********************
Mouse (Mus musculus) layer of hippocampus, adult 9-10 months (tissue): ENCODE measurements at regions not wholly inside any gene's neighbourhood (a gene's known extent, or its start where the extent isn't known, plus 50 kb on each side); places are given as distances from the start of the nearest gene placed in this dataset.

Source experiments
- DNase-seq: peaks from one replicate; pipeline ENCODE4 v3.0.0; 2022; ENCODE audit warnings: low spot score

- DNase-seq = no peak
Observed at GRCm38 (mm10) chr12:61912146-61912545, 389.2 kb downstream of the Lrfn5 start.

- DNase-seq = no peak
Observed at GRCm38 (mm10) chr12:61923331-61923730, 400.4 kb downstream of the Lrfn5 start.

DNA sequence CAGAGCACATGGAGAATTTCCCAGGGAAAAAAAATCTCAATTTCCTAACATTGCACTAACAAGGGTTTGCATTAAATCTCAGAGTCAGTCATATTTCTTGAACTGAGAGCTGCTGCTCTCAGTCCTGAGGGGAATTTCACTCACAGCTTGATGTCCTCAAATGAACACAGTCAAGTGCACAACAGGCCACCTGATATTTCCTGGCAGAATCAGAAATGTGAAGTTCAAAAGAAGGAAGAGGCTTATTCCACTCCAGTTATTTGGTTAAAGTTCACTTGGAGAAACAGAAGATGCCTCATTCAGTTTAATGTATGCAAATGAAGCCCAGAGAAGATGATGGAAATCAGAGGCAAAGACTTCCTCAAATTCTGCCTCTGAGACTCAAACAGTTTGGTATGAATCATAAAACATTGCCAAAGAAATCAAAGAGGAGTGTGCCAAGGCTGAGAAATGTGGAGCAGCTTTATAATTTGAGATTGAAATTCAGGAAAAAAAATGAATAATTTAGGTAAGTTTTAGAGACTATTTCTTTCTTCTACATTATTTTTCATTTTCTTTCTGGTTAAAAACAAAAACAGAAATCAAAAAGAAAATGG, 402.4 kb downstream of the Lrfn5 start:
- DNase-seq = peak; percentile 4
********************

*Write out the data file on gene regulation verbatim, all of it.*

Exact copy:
Mouse (Mus musculus) layer of hippocampus, adult 9-10 months (tissue): ENCODE measurements at regions not wholly inside any gene's neighbourhood (a gene's known extent, or its start where the extent isn't known, plus 50 kb on each side); places are given as distances from the start of the nearest gene placed in this dataset.

Source experiments
- DNase-seq: peaks from one replicate; pipeline ENCODE4 v3.0.0; 2022; ENCODE audit warnings: low spot score

- DNase-seq = no peak
Observed at GRCm38 (mm10) chr12:61912146-61912545, 389.2 kb downstream of the Lrfn5 start.

- DNase-seq = no peak
Observed at GRCm38 (mm10) chr12:61923331-61923730, 400.4 kb downstream of the Lrfn5 start.

DNA sequence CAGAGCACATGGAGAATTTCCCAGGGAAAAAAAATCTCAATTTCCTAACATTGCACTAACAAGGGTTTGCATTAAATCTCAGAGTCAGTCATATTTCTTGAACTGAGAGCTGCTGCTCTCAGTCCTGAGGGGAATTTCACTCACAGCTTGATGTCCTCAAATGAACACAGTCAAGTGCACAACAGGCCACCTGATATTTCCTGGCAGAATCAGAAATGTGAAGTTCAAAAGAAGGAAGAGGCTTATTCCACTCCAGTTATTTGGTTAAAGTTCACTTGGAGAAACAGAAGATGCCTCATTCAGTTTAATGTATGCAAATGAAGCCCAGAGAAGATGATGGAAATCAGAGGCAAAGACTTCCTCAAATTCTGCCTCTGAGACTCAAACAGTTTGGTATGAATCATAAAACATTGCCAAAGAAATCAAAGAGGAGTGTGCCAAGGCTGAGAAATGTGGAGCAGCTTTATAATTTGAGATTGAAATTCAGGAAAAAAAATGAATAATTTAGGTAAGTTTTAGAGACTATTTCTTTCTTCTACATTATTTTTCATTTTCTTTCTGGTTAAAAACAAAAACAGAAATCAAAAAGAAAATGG, 402.4 kb downstream of the Lrfn5 start:
- DNase-seq = peak; percentile 4